As we bid farewell to 2016 and get ready to welcome in the New Year, there’s much in the past 12 months to reflect on—for our country, our industry, and The Center for Health Design.

Last month we elected a
new president in what seemed to be the most contentious and anomalous race in my history as a voter. Time will give us perspective on the experience, and historians will no doubt be studying this race and what it’s meant to our country for years to come. Hopefully, as we move forward, we can begin to build a solid foundation on what we have in common rather than focus on where we diverge.

In our industry, we saw the growth of a new trend: micro hospitals. These projects are popping up in fast-growing urban and suburban markets where the need for health services is emerging faster than health systems can provide them. These facilities offer all of the comprehensive emergency services of a large hospital but with fewer inpatient beds, allowing providers to offer access to quality healthcare at a substantially lower cost than building a more traditional hospital.

The Zika virus became a global public health emergency and made its way to the U.S., prompting healthcare and design professionals here to start to look at the impact the virus could have in our communities.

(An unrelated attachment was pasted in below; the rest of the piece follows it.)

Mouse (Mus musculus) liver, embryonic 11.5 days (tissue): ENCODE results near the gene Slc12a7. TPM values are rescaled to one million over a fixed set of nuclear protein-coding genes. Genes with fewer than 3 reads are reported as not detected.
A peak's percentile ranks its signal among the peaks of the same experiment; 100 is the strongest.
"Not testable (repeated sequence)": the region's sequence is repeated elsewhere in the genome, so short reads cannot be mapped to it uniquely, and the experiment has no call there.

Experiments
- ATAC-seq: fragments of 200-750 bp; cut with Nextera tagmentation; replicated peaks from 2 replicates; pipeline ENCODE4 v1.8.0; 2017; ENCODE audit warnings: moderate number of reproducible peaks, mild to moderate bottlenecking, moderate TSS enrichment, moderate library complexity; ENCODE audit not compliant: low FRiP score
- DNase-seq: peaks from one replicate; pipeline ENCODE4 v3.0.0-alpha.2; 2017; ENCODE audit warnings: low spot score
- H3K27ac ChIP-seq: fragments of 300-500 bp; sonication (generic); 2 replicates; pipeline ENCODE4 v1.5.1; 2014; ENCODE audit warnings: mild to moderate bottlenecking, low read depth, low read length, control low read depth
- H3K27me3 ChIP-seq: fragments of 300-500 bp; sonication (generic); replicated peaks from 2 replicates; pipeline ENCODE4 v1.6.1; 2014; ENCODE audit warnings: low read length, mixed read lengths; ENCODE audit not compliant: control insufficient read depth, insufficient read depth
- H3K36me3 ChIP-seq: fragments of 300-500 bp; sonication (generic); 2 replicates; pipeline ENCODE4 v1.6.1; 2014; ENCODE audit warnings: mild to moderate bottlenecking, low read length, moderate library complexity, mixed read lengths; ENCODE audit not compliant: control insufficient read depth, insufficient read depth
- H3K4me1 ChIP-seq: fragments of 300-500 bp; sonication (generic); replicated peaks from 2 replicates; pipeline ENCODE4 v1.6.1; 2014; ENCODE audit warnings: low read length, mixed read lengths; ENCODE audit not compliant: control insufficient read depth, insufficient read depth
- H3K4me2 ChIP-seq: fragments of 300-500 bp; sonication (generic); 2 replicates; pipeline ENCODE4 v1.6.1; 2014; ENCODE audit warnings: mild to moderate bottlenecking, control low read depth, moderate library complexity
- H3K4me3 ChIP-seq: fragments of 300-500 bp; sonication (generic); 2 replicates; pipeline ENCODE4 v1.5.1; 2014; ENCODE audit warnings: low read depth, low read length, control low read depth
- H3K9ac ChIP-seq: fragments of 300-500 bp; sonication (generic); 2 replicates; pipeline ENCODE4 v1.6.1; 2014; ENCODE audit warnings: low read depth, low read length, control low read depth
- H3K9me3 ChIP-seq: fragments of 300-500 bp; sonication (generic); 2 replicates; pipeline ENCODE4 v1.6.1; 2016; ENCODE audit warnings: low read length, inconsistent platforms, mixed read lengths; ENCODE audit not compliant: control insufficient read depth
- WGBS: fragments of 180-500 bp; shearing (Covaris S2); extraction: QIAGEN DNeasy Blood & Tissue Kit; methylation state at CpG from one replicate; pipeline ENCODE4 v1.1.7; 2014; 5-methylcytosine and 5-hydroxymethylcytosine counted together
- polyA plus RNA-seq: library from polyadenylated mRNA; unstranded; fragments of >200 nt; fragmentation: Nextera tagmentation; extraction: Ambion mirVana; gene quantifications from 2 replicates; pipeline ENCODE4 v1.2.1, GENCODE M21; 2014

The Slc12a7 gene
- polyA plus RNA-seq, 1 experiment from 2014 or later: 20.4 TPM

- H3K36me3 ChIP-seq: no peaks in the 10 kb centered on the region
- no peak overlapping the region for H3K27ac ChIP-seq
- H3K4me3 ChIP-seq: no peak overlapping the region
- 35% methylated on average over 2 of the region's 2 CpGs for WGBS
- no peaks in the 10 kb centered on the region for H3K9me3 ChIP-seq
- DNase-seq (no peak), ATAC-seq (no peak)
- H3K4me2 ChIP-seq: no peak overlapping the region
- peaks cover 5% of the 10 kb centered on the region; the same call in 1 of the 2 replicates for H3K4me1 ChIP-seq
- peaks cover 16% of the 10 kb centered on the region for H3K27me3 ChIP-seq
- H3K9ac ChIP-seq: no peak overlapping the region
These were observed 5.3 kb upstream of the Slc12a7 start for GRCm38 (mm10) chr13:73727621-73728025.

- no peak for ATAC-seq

Facebook founder Mark Zuckerberg and his physician wife, Priscilla Chan, pledged $3 billion to medical research to “cure, prevent, or manage all diseases by the end of the century,” making our industry’s increasing focus on creating wellness spaces more relevant than ever.

The Environments for Aging Expo & Conference (produced by Healthcare Design’s parent company, Emerald Expositions, and The Center for Health Design) had its largest attendance to date, with close to 1,000 industry professionals gathering in Austin, Texas, in April to explore new models of senior housing and care and share innovative ideas on how the built environment can promote healthy and active aging.

The Center launched the new Affiliate+ program as part of an overall website redesign. The new website made it easier to find tools and resources that connect health and operational outcomes to design strategies, and the new Affiliate+ program brought the addition of a variety of new tools and resources. The Center’s website saw an increase of 11 percent in usage since the launch.

The Pebble Program expanded its international presence with two new Pebble Partners joining the program from outside the United States, one in Singapore and another in Australia.

The Center also launched nine new Hot Topic toolboxes on subjects ranging from clinic design to the impact of aging. Each toolbox includes a variety of resources, from in-depth literature reviews to blog postings and partner project case studies on new and interesting developments in our industry.

And in case you missed it, the first ever flower was grown in space this year, a zinnia aboard the International Space Station. It’s good to know that once we start to design intergalactic hospitals, we’ll still be able to have healing gardens.

I wish you all a happy holiday season, good health, and great adventures in 2017.

Debra Levin is president and CEO of The Center for Health Design. She can be reached at